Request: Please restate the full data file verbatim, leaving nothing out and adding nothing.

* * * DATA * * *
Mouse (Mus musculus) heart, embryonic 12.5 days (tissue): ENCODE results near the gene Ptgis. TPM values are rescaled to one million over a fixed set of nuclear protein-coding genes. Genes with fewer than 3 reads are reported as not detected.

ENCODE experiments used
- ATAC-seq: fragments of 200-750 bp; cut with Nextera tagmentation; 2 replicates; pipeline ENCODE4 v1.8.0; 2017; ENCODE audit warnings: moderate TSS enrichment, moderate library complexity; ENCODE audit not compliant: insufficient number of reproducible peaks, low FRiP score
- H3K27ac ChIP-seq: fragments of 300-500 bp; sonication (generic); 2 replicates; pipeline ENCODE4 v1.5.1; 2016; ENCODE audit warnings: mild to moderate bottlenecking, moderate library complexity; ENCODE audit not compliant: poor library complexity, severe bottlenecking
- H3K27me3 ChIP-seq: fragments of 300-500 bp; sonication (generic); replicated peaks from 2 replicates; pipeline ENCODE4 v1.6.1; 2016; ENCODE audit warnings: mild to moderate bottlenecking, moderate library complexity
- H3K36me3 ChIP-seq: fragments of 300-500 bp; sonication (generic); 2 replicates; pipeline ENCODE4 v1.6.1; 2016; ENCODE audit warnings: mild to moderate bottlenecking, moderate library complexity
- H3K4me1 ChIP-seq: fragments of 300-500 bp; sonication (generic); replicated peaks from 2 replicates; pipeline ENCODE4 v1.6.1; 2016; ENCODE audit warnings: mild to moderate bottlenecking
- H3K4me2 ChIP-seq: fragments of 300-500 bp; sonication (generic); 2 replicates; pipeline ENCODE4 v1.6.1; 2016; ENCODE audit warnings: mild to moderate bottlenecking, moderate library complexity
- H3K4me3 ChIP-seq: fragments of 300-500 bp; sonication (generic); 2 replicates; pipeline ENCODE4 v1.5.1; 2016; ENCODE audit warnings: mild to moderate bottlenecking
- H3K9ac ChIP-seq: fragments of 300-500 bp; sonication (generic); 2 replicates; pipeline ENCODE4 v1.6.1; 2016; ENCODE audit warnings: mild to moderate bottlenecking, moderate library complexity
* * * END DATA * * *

Mouse (Mus musculus) heart, embryonic 12.5 days (tissue): ENCODE results near the gene Ptgis. TPM values are rescaled to one million over a fixed set of nuclear protein-coding genes. Genes with fewer than 3 reads are reported as not detected.

ENCODE experiments used
- ATAC-seq: fragments of 200-750 bp; cut with Nextera tagmentation; 2 replicates; pipeline ENCODE4 v1.8.0; 2017; ENCODE audit warnings: moderate TSS enrichment, moderate library complexity; ENCODE audit not compliant: insufficient number of reproducible peaks, low FRiP score
- H3K27ac ChIP-seq: fragments of 300-500 bp; sonication (generic); 2 replicates; pipeline ENCODE4 v1.5.1; 2016; ENCODE audit warnings: mild to moderate bottlenecking, moderate library complexity; ENCODE audit not compliant: poor library complexity, severe bottlenecking
- H3K27me3 ChIP-seq: fragments of 300-500 bp; sonication (generic); replicated peaks from 2 replicates; pipeline ENCODE4 v1.6.1; 2016; ENCODE audit warnings: mild to moderate bottlenecking, moderate library complexity
- H3K36me3 ChIP-seq: fragments of 300-500 bp; sonication (generic); 2 replicates; pipeline ENCODE4 v1.6.1; 2016; ENCODE audit warnings: mild to moderate bottlenecking, moderate library complexity
- H3K4me1 ChIP-seq: fragments of 300-500 bp; sonication (generic); replicated peaks from 2 replicates; pipeline ENCODE4 v1.6.1; 2016; ENCODE audit warnings: mild to moderate bottlenecking
- H3K4me2 ChIP-seq: fragments of 300-500 bp; sonication (generic); 2 replicates; pipeline ENCODE4 v1.6.1; 2016; ENCODE audit warnings: mild to moderate bottlenecking, moderate library complexity
- H3K4me3 ChIP-seq: fragments of 300-500 bp; sonication (generic); 2 replicates; pipeline ENCODE4 v1.5.1; 2016; ENCODE audit warnings: mild to moderate bottlenecking
- H3K9ac ChIP-seq: fragments of 300-500 bp; sonication (generic); 2 replicates; pipeline ENCODE4 v1.6.1; 2016; ENCODE audit warnings: mild to moderate bottlenecking, moderate library complexity